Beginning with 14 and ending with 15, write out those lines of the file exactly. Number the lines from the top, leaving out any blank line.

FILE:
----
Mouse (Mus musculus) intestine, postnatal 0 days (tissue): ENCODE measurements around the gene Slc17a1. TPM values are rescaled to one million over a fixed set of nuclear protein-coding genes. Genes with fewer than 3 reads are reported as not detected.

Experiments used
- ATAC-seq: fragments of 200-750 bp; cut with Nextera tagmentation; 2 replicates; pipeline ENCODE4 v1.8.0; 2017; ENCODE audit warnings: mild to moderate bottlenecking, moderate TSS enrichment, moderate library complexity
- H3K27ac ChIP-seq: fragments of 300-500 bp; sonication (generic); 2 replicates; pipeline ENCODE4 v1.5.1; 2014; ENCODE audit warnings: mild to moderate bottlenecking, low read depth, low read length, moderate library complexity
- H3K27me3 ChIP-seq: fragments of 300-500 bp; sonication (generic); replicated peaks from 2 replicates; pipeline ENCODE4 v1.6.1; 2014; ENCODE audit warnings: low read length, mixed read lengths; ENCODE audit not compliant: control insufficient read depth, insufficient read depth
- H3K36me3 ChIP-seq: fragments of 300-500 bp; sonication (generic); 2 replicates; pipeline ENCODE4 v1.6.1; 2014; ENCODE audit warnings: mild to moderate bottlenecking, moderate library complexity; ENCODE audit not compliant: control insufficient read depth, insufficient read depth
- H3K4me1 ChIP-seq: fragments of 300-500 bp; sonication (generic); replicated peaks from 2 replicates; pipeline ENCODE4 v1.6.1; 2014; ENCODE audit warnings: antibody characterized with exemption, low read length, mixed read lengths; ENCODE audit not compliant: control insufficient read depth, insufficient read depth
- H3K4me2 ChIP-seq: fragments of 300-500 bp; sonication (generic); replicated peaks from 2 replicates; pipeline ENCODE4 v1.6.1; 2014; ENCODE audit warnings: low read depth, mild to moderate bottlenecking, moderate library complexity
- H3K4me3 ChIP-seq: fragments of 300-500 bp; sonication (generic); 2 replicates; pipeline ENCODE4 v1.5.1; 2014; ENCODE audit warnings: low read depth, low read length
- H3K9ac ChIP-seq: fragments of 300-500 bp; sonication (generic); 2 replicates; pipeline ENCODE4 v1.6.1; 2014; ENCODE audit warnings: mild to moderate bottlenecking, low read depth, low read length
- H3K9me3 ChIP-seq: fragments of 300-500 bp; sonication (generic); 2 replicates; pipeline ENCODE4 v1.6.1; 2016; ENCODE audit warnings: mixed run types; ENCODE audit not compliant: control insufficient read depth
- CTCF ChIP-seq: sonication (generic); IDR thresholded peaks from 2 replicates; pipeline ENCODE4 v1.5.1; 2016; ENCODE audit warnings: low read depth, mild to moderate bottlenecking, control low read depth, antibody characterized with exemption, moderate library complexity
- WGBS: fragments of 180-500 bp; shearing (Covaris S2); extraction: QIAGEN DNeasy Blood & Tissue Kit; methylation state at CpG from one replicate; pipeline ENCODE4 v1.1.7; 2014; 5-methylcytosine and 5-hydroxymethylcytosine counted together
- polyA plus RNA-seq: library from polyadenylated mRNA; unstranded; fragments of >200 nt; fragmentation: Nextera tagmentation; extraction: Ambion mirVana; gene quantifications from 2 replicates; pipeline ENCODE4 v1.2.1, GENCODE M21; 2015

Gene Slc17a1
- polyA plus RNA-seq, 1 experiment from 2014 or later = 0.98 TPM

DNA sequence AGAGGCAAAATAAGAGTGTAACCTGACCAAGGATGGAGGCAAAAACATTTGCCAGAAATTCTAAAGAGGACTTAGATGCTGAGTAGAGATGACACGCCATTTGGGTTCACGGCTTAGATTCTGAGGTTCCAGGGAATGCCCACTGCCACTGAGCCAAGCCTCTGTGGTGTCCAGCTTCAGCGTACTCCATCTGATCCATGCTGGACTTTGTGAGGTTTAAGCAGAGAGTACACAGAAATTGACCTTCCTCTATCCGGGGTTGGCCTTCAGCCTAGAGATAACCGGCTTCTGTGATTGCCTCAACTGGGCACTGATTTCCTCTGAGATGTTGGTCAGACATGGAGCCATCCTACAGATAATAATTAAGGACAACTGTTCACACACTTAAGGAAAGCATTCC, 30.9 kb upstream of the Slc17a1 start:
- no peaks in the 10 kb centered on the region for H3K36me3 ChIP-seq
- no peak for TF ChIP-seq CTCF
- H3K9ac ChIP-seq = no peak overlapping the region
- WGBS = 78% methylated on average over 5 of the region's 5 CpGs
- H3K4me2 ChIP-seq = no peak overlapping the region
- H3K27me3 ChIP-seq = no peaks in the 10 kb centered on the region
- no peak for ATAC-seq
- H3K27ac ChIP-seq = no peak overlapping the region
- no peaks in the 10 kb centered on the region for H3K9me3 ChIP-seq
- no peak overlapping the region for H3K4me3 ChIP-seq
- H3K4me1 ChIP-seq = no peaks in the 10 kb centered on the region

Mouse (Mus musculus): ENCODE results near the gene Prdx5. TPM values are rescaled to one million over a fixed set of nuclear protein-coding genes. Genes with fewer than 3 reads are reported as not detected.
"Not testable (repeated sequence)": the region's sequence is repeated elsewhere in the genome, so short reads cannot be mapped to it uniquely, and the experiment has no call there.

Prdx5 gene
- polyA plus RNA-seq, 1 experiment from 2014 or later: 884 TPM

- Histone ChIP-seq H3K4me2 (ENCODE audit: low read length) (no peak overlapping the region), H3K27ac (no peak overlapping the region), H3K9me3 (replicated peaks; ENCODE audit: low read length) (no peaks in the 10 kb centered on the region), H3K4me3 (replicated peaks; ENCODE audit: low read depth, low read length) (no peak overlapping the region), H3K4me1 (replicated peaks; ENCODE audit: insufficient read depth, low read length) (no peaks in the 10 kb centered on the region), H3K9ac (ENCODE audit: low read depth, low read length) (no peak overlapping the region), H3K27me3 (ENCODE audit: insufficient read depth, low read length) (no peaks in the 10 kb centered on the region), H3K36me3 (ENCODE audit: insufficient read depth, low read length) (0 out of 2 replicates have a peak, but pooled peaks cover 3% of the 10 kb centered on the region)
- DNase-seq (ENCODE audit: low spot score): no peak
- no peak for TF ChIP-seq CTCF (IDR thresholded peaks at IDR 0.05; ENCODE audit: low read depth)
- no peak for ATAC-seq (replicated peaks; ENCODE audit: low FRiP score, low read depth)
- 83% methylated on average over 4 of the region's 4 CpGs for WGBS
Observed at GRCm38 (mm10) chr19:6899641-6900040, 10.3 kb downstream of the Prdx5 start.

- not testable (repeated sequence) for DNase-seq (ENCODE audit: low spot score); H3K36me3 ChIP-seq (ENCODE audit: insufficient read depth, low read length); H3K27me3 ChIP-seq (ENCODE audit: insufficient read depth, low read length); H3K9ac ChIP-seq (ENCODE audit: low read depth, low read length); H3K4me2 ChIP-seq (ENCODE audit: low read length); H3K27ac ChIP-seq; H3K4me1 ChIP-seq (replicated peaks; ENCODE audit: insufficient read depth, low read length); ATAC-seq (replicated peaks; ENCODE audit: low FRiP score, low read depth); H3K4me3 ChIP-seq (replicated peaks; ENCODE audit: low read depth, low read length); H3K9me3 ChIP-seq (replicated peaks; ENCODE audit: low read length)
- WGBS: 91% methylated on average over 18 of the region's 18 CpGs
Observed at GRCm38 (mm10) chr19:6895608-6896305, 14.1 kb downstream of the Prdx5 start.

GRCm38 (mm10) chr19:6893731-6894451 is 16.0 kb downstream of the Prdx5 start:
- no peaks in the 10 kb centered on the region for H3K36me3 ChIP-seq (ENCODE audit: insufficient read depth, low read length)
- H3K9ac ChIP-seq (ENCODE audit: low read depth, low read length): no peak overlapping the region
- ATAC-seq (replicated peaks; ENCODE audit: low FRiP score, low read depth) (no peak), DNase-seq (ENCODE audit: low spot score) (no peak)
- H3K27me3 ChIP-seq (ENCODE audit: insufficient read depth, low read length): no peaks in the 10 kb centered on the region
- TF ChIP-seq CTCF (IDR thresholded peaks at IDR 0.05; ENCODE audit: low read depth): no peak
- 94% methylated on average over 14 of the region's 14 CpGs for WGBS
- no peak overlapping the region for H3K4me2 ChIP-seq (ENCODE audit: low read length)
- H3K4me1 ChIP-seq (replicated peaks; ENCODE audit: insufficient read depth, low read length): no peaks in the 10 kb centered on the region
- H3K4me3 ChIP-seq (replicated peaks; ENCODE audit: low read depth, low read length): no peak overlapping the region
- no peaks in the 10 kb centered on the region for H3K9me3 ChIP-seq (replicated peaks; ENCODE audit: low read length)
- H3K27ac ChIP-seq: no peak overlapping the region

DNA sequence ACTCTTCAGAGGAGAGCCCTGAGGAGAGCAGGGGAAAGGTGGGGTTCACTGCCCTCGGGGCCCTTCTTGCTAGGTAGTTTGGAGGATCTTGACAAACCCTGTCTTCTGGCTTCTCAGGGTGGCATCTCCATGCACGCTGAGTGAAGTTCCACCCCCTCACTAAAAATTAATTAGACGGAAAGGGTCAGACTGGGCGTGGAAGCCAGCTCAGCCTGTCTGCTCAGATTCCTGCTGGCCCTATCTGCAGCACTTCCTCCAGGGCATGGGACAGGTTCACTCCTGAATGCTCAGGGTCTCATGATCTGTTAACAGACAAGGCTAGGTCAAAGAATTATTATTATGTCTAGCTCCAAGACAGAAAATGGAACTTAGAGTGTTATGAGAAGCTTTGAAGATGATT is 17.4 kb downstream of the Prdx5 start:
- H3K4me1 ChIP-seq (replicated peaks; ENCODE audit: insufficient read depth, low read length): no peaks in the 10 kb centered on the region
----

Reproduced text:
- polyA plus RNA-seq: library from polyadenylated mRNA; unstranded; fragments of >200 nt; fragmentation: Nextera tagmentation; extraction: Ambion mirVana; gene quantifications from 2 replicates; pipeline ENCODE4 v1.2.1, GENCODE M21; 2015

Gene Slc17a1